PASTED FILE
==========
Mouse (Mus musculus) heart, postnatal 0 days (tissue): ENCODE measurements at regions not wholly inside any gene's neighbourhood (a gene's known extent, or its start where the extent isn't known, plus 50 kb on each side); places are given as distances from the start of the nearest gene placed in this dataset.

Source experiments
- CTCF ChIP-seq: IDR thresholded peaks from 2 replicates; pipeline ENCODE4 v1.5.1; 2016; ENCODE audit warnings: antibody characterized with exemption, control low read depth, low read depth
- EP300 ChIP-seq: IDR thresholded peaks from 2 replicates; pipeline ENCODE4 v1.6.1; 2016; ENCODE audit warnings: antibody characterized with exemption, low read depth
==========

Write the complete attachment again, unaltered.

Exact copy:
Mouse (Mus musculus) heart, postnatal 0 days (tissue): ENCODE measurements at regions not wholly inside any gene's neighbourhood (a gene's known extent, or its start where the extent isn't known, plus 50 kb on each side); places are given as distances from the start of the nearest gene placed in this dataset.

Source experiments
- CTCF ChIP-seq: IDR thresholded peaks from 2 replicates; pipeline ENCODE4 v1.5.1; 2016; ENCODE audit warnings: antibody characterized with exemption, control low read depth, low read depth
- EP300 ChIP-seq: IDR thresholded peaks from 2 replicates; pipeline ENCODE4 v1.6.1; 2016; ENCODE audit warnings: antibody characterized with exemption, low read depth